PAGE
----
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‘Speaking in Tongues’ May Be Waning, Polls Find : Prayer: Controversial practice does not appear to be keeping pace with the growth of Pentecostal and charismatic churches.

TIMES STAFF WRITER

Although Pentecostal and charismatic churches continue to proliferate, the controversial spiritual practice that once distinguished them from other Christian bodies--speaking in tongues--has not kept pace, and perhaps may be on the wane, according to recent polls.

“This issue, as much as any other, divides the body of believers,” said pollster George Barna of Glendale, who found that only 7% of U.S. adults have ever spoken in tongues--prayer utterances unintelligible to the speaker.

Pentecostal believers liken the phenomenon to the New Testament description of apostles speaking in other languages as they were filled by the Holy Spirit. But Christian critics of the practice contend that speaking in tongues is simply an emotional outburst, religious one-upmanship or an otherwise invalid modern imitation of early Christian practices.

The Barna finding of 7% is virtually identical to the 8% who told Gallup pollsters in 1979 that they had spoken in tongues and to the 8.8% who told interviewers they had the experience in a 1992 survey taken by the Survey Research Center at the University of Akron.

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“All these results are in the same ballpark,” said political scientist John Green, who participated in the University of Akron poll of 4,000 adults.

The Akron survey also found that many Christians who call themselves Pentecostals have never spoken in tongues, despite the fact that traditional Pentecostal doctrine says that the phenomenon is the first evidence that a person has been “baptized by the Holy Spirit.”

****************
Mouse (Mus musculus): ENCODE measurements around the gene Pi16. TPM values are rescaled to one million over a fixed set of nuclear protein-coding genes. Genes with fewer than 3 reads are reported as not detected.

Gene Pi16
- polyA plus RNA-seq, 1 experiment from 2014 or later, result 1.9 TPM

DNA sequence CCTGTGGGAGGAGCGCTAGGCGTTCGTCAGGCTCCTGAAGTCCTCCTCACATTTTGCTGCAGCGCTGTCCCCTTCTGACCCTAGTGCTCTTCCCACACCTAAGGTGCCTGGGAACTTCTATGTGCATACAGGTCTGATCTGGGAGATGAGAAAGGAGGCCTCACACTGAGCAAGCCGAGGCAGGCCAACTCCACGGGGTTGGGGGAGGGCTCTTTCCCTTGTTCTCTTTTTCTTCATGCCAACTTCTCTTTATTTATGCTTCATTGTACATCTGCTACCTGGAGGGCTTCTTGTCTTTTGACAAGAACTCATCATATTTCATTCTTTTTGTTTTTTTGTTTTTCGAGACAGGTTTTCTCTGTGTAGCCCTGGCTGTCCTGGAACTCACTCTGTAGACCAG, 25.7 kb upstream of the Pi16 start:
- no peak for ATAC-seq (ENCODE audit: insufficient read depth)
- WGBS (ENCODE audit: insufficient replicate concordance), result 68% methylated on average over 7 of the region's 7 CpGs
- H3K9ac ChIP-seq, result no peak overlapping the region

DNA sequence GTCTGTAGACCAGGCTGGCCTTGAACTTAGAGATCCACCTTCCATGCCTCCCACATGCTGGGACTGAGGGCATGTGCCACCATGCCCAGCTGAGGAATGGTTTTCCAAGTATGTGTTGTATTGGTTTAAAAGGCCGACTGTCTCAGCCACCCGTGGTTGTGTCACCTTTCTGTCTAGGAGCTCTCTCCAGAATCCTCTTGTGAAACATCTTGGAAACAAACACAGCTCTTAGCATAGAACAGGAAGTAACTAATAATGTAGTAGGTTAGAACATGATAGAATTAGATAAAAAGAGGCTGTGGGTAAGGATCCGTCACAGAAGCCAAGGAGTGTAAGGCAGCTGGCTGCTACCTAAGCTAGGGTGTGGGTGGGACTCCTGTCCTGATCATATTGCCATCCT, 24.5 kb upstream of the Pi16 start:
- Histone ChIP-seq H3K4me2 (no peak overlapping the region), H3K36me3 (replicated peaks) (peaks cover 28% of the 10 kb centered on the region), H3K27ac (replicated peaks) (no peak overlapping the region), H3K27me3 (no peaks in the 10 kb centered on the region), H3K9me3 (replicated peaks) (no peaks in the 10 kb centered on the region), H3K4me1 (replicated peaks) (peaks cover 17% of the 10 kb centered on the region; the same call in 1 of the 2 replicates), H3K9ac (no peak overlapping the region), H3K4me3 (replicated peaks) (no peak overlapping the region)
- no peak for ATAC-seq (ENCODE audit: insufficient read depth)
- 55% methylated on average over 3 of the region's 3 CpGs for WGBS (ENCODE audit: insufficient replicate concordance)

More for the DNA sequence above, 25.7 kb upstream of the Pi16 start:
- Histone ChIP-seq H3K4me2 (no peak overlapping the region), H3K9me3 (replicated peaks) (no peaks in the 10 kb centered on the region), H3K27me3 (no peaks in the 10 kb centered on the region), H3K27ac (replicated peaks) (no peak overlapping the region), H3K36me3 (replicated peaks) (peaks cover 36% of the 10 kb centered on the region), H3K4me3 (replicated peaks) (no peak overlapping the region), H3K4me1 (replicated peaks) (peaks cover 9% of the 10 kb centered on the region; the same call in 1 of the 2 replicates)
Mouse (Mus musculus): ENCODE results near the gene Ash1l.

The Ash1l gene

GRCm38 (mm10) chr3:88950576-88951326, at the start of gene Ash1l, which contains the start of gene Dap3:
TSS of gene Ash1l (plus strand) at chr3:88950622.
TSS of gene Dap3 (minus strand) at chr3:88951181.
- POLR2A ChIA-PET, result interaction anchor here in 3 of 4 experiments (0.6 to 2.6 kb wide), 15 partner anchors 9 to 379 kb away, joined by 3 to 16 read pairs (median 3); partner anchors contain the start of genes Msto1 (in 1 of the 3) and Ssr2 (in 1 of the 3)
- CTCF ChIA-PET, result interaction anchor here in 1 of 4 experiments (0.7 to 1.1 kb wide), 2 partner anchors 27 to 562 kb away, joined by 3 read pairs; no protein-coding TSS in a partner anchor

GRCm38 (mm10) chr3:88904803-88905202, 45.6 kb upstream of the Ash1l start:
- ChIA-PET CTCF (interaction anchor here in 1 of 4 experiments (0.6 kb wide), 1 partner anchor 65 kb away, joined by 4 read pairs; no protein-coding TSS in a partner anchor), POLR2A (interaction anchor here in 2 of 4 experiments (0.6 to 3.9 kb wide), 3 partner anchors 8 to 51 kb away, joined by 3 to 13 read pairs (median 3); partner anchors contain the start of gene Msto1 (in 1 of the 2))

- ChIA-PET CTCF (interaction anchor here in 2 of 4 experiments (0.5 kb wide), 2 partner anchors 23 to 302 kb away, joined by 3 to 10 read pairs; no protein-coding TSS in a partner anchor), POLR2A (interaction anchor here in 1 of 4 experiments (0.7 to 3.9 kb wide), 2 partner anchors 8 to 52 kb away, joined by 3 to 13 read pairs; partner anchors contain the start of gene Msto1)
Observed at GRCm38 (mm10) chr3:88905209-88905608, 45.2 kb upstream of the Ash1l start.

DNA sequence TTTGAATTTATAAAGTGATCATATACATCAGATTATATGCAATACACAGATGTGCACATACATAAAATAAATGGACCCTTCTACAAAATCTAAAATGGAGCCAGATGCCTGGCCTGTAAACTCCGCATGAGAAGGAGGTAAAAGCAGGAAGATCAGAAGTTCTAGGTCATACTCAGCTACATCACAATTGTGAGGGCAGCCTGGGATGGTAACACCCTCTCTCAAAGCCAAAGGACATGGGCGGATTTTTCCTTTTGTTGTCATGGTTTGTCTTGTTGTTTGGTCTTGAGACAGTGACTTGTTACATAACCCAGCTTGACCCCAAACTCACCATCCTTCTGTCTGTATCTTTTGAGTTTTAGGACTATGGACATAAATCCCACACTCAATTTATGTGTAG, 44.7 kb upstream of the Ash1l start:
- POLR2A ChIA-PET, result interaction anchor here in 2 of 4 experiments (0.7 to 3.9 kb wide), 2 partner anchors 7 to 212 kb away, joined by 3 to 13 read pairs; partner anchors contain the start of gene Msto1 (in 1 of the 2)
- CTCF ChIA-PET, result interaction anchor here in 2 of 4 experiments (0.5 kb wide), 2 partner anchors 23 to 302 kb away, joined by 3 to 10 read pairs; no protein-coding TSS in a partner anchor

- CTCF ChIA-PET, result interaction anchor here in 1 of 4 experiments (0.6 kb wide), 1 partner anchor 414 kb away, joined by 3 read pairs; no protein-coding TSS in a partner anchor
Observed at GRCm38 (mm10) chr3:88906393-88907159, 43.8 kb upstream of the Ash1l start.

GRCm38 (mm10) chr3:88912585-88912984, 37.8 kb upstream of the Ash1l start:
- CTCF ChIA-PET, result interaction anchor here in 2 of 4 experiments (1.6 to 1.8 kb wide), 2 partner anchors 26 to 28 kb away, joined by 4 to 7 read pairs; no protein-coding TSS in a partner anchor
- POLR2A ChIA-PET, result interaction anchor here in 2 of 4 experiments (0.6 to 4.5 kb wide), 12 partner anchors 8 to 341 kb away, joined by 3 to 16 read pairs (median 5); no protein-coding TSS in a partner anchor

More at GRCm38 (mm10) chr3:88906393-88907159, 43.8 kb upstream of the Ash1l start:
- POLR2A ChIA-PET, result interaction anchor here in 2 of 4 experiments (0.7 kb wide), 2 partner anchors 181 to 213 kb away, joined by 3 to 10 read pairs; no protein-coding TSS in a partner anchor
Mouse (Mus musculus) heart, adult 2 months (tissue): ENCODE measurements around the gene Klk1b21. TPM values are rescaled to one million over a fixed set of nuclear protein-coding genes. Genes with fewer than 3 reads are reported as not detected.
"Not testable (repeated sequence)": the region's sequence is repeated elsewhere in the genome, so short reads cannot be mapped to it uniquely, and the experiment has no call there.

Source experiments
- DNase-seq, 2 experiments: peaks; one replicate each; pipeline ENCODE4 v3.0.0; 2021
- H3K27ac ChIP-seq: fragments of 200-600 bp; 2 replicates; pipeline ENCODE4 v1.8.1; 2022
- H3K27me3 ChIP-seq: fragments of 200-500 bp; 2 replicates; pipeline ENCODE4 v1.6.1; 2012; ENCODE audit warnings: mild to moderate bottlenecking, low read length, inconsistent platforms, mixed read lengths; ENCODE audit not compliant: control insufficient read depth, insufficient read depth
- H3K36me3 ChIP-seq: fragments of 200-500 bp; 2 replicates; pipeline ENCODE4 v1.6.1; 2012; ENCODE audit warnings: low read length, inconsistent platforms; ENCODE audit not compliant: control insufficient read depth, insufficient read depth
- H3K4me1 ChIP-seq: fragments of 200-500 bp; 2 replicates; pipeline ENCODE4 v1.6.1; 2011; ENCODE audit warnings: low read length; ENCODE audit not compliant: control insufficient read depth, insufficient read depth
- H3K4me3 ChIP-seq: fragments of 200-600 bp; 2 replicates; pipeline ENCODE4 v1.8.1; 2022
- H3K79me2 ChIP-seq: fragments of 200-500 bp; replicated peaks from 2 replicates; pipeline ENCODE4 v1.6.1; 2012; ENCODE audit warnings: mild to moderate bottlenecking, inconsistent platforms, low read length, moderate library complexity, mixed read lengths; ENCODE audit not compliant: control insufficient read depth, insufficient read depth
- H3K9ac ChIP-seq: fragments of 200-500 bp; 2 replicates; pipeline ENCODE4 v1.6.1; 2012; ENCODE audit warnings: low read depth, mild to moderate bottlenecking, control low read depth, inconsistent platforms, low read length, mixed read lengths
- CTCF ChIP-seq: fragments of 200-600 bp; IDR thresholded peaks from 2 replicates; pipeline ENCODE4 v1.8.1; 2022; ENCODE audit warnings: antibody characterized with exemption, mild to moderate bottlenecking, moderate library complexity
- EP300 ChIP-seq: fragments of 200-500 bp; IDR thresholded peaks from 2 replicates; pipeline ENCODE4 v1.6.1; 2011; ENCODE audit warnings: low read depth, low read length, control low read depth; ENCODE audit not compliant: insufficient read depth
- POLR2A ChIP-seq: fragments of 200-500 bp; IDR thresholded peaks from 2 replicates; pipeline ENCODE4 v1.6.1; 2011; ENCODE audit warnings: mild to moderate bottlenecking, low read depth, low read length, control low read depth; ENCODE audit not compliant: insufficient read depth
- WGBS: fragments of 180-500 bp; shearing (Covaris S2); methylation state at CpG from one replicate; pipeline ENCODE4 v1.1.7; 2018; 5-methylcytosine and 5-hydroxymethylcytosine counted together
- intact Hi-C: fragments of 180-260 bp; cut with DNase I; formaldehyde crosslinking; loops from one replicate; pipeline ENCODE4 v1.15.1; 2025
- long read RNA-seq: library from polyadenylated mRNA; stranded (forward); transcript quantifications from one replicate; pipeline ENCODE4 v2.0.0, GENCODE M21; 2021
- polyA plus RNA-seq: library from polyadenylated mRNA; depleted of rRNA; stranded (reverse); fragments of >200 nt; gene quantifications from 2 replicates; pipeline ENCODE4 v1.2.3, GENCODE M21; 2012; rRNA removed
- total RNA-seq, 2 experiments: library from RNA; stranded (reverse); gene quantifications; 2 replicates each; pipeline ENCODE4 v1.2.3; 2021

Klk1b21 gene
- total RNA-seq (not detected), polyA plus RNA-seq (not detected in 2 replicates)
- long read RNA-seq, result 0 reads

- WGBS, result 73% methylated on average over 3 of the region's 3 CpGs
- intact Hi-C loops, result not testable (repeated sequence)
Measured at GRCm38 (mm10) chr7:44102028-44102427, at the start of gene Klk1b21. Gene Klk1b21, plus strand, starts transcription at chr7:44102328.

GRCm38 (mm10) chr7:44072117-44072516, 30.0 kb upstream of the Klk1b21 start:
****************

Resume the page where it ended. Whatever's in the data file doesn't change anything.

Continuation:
About 45% of white Pentecostals and 67% of black Pentecostals said they have never had the experience, according to the Akron study.

The largest predominantly white Pentecostal denomination, the Assemblies of God, recently reported that from 1984 to 1989 its churches recorded about 32 first-time tongues-speaking experiences for every 100 religious conversions, but from 1990 to 1994 the ratio was down to about 23 who experienced speaking in tongues--or “baptism by the Holy Spirit"--for every 100 conversions.

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“These figures do not include those people who have this experience in our Teen Challenge centers, on campuses or in church camps,” said Juleen Turnage, public relations director for the 2.3 million-member Assemblies of God, based in Springfield, Mo.

Nevertheless, Turnage said that she would not dispute reports of relatively low numbers of people who say they have ever spoken in tongues. “In more fundamentalist churches there is sort of a taboo against Pentecostals,” she said.

Most Pentecostal denominations have roots going back to the Azusa Street Revival from 1906 to 1909 in Los Angeles, which launched a modern rebirth of speaking in tongues and such supernatural “gifts of the Holy Spirit” as prophecy and healing.